However, these three factors have not yet worked their way fully through the system and their cumulative effect could be nothing short of catastrophic for the Welsh Liberal Democrats. The strategy for fighting the 2015 UK General Election determined by the Party in London is to concentrate resources on 'strategic' seats (the ones we think we can hold or win). The reality of our position is that this is the only viable option - it is, in essence, a survival strategy based on fighting a series of local by-elections. Let's hope it works. However, the result will be that we effectively abandon any pretence of a Liberal Democrat presence in most of Wales. The message to many of our activists and ordinary members is stark and clear - we're effectively abandoning you.

The danger is that, post-2016, Wales will have a four party environment - but the Liberal Democrats won't be one of the four. So, it really is time to re-think our strategy - our very survival as a viable Welsh political party and the future of Liberalism in Wales is at stake. Simply carrying on regardless and hoping it will all come right by 2015 (or 2016) will not do. This is not just a short-term crisis caused by the UK Coalition - it is about addressing long term and fundamental issues. New thinking is required - and urgently. I will come back to what this new thinking might involve in a later blog post.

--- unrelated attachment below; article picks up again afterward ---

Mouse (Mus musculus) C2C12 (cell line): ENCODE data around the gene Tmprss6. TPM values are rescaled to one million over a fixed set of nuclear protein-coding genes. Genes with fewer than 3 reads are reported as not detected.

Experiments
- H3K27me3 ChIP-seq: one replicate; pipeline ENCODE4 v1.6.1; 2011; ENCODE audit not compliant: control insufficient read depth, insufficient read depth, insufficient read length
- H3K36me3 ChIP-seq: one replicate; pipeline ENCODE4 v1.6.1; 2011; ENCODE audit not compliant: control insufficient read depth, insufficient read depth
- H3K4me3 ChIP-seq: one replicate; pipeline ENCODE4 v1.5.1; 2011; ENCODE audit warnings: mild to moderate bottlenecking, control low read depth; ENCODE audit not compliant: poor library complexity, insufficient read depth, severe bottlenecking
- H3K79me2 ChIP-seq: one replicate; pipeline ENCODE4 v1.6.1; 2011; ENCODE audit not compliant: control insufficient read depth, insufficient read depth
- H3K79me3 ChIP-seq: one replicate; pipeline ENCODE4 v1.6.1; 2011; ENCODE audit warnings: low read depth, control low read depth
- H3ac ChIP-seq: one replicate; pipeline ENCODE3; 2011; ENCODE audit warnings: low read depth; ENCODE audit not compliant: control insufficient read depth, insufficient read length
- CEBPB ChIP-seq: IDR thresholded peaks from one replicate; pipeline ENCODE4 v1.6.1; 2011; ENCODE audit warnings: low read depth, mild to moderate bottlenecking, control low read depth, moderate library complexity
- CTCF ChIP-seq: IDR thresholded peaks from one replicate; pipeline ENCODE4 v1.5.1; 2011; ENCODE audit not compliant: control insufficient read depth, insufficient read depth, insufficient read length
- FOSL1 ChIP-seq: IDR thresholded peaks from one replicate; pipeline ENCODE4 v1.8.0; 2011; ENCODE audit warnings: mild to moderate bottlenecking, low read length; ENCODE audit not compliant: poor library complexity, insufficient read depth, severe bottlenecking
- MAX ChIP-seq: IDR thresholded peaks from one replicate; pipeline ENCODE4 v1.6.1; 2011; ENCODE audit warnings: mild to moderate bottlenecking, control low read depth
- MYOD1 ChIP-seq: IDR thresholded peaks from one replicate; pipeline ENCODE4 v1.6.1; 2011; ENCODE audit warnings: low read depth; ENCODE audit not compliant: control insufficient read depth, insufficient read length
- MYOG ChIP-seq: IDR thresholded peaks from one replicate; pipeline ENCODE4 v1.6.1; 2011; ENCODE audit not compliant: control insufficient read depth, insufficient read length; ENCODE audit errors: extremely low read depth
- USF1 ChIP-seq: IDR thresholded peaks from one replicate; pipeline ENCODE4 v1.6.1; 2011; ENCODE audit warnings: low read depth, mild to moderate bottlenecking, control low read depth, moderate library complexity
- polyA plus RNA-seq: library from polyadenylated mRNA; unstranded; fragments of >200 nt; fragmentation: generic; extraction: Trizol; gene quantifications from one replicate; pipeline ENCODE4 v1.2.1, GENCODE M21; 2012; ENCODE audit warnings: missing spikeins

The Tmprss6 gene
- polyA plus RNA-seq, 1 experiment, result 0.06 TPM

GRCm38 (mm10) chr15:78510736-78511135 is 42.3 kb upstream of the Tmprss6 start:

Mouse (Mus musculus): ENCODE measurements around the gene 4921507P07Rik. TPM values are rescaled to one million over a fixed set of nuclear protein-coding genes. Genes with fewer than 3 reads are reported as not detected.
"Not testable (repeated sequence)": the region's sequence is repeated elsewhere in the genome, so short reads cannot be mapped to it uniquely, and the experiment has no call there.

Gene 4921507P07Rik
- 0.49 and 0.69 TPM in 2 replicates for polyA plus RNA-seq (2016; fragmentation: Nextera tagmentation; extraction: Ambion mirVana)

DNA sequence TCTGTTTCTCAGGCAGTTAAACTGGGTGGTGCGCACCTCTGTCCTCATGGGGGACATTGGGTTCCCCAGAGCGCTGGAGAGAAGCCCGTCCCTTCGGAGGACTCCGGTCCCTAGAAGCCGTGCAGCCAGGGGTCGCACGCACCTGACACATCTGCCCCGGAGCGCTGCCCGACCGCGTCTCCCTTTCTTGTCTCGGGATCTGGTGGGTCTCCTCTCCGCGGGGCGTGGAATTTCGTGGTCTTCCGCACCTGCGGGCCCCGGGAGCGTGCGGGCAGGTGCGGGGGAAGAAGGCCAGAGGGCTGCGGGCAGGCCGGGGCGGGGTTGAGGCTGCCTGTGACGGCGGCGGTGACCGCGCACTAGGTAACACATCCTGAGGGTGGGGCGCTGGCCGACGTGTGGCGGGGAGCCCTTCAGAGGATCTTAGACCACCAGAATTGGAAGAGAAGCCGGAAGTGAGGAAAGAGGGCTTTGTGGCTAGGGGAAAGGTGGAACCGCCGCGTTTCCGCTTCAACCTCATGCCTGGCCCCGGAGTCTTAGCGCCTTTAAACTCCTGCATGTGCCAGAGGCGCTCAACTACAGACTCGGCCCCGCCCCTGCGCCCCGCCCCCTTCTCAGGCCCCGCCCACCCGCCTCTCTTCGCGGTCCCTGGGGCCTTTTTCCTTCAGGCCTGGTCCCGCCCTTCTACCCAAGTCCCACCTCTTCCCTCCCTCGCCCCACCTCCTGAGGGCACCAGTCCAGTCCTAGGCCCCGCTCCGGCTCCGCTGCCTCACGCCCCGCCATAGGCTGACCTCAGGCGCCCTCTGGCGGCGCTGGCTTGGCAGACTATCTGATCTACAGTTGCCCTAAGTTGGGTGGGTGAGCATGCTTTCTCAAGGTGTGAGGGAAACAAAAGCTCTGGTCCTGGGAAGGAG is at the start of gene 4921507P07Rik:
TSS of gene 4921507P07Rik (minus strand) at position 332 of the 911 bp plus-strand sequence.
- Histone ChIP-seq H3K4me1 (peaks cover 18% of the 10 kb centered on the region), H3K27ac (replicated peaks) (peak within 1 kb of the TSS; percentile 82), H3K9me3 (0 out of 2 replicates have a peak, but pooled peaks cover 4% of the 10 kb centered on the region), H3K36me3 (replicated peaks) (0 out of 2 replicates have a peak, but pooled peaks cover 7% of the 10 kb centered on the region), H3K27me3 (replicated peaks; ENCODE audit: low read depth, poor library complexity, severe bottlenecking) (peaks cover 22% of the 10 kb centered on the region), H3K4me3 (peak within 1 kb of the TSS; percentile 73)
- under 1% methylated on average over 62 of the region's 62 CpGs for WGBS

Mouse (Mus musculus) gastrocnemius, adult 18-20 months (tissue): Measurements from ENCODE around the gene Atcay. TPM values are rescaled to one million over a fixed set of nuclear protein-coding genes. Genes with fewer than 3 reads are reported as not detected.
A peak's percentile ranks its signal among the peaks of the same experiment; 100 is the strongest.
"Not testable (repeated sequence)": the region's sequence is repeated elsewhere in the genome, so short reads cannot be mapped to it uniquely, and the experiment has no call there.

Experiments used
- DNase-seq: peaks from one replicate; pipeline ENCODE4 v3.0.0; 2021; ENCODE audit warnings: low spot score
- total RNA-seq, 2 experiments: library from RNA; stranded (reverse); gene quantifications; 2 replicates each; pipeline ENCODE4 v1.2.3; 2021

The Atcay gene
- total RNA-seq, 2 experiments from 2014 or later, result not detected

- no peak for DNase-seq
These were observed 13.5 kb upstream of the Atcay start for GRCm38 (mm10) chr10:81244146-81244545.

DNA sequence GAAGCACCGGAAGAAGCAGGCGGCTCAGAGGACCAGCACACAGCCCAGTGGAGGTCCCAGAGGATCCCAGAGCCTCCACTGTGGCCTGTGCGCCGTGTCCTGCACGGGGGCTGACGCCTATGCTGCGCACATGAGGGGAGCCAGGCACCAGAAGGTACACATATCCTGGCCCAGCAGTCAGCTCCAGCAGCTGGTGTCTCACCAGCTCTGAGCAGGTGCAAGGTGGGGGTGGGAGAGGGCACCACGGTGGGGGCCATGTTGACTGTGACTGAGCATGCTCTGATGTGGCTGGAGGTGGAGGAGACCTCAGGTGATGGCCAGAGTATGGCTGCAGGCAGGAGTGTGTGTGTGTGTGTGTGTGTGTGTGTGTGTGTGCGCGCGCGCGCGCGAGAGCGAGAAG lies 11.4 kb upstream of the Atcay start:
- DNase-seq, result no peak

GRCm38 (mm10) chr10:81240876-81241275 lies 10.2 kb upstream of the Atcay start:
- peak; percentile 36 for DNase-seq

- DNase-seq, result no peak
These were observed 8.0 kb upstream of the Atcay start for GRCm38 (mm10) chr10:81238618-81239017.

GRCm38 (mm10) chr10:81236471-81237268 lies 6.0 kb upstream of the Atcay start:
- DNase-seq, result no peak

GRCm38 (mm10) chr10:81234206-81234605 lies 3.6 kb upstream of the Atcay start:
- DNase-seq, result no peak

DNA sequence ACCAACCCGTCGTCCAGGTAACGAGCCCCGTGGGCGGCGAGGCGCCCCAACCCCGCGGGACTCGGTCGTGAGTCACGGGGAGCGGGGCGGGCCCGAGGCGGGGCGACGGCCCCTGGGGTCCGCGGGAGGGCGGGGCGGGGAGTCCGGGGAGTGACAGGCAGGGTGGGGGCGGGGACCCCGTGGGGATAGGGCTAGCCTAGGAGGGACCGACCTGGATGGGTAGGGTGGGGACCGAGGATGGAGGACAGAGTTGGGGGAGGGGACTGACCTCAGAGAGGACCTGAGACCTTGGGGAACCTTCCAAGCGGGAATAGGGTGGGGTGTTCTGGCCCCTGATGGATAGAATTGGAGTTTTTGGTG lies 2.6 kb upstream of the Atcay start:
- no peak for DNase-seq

Monday, 15 October 2012

The Case for Hospital Chaplaincy Services

The Welsh Liberal Democrats voted to withdraw NHS funding from hospital chaplaincy services this weekend at its Autumn Conference. Instead it wants to see chaplaincy services funded by a charitable trust. In reality, especially in Wales, this will mean the effective end of this service within our hospitals. This is in the context of the 2010/11 ONS Integrated Household Survey which shows that 66.1% of the population of Wales identify themselves as Christian with a further 3.4% identifying themselves as followers of other faiths (predominantly Muslim). This represents not only a potential defeat for the NHS Chaplaincy Service in Wales but a sad defeat for Liberalism in Wales.